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Ah, curricula and textbooks. They guide us, teach us, push us, inform us, and keep us in order.
We can define these as the process of learning, but what about interests? Does a child’s interest play a role in their education? And if so, how much do you let it lead them?
As a person who was formally educated at a private school with traditional methods, I was taught to believe that learning and interests were to be kept separate.
It didn’t matter if you were reading an amazing book that was detailing the 1900s, capturing the culture and creating context, if it wasn’t on the syllabus – it was not to be brought to class.
I can remember thinking: what’s the point in being interested in things outside of “school” when I won’t have time for them anyway? The way I was taught was to listen carefully, take good notes, memorize the facts, pass the test, and then I was free to forget it in order to memorize the next thing.
I don’t remember anything I was taught in school about history. Not-one-thing. But I got an “A” in the class.
What about you?
What do you most remember from your formal education? Was it the 5th edition algebra book from 9th grade? The way the editor’s note in the beginning made you passionate to study the essential components of all the theorems? (I’m being sarcastic. I know, not a usual trait of mine.)
Or was it the science fair project you were allowed to do on your own? The one that you poured every extra moment into – searching the library (no Google when I was in school), testing your hypothesis one more time, and staying up late to design your poster board?
Maybe it was sports or animals, clubs or teams, reading or dreaming. The one thing that you didn’t mind spending all your time on.
Do you look back at the one thing that you spent your time on and call that your education? Or only the time you spent being lectured and taking tests?
Interest Led Learning is when anyone, regardless of age, knows what they want to learn and they spend themselves pursuing it. The dictionary defines interest as “the state of wanting to know or learn about something or someone.” For a parent, it’s taking the time to intentionally discern the interests of a child – or the interests of one’s self – and to plan learning and living to accommodate the interest.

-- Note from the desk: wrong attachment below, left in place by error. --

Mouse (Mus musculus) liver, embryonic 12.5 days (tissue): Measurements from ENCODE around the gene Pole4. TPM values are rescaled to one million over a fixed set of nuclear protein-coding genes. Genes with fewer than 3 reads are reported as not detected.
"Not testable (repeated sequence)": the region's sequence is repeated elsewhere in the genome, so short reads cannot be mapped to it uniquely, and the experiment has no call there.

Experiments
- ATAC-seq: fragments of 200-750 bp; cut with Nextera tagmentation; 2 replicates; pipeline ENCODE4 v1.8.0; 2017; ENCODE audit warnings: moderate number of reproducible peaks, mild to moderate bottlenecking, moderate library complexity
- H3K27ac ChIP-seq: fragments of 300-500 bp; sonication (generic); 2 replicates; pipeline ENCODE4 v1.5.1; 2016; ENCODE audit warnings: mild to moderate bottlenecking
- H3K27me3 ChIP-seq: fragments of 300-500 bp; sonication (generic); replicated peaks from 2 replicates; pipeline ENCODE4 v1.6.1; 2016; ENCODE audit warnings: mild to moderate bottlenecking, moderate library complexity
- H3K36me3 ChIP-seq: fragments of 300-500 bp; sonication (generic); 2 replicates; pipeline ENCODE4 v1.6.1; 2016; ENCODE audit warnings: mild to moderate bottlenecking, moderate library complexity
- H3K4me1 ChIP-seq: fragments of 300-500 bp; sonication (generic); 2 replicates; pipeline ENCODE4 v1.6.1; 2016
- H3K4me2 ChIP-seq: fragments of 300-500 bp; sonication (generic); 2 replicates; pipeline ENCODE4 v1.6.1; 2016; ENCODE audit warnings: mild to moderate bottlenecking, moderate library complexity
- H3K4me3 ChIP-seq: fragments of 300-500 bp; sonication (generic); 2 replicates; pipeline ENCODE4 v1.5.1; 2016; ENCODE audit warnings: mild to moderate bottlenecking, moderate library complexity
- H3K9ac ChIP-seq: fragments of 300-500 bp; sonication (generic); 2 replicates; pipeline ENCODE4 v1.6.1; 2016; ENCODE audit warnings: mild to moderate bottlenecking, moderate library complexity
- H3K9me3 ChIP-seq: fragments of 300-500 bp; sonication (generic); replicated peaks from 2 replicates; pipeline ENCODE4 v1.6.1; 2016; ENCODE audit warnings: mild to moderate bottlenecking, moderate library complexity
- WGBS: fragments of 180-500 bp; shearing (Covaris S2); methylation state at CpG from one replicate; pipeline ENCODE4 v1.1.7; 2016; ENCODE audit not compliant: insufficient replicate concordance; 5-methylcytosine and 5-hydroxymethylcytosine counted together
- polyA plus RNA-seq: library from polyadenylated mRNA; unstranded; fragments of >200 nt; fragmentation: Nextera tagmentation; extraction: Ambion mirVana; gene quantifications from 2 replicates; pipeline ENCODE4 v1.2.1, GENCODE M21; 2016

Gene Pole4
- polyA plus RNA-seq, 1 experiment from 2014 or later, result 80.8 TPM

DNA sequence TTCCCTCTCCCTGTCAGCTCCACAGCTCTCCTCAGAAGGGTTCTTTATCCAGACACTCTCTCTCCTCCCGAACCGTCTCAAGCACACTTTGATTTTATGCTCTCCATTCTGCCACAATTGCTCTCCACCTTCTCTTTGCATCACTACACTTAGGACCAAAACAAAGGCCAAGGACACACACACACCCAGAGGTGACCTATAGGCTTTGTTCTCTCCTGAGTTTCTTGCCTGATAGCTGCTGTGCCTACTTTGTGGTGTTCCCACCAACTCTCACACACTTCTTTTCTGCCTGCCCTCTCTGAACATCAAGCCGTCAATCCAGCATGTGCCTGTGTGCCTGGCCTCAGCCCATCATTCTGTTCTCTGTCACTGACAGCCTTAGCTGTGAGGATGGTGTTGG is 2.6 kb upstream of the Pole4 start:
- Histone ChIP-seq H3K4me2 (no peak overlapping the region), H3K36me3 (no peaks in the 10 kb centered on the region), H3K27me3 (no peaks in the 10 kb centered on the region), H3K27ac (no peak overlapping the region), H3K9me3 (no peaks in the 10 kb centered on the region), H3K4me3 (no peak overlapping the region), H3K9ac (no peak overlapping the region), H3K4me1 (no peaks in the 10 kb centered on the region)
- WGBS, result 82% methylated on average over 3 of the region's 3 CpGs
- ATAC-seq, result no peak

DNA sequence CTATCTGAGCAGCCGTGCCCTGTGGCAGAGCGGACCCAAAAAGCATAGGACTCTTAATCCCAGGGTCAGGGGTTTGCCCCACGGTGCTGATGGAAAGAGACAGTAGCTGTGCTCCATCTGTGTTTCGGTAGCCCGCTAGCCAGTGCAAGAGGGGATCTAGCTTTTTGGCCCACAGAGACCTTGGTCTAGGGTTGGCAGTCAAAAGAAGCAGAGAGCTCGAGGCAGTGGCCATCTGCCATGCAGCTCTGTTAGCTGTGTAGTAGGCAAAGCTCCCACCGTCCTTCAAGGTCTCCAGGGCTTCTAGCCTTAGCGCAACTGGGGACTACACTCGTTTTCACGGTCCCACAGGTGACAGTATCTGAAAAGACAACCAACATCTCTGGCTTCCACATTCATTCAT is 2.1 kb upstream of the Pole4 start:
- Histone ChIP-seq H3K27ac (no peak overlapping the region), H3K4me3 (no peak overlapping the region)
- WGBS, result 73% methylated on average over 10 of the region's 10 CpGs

Imagine education as a meal. The main dish is the educational theory that you feel satisfies your families needs. The traditional model views interests as the sides (and maybe the dessert too). Treating a person’s interests as 2nd in importance – you need to fill up on the “meat” first and then if you have room, you can pursue what interests you. But for the interest led learner, interests are the meal plan – everything a person eats from all the different categories gets filtered and selected with the interest in mind at the start.
Everyone agrees that interests are important – they are a part of our personalities, they direct the choosing of careers and hobbies, and they are the fuel for learning longer. An interest led learner holds up the key interest in a person’s life and says that everything they need to know and learn can be accomplished under the umbrella of their interest. Whereas, the traditional learner holds up the curricula, textbooks, and schedules as key and allows for interests if there is extra time.
To compare the different educational theories and see how each would incorporate interests, let’s use Australia as an example of a child’s interest in 9th grade.
For an unschooling family, the child may go to the library, read fiction and non-fiction based in Australia, search the internet to find facts, and if the pocket allows – even take a trip to Australia. The unschooler operates from the mindset that interest is the driving force – dessert may indeed be the main dish.
For a Waldorf family, as a part of their model for high school – the child would have to first determine how Australia fits into their area of expertise. At this point, all learning focuses on developing them into a well-rounded student while providing them with an ideal. Within the Waldorf model: interests are allowed, skills are held in high regard, and a teacher/mentor who is an expert in the field of their interest is a must. Source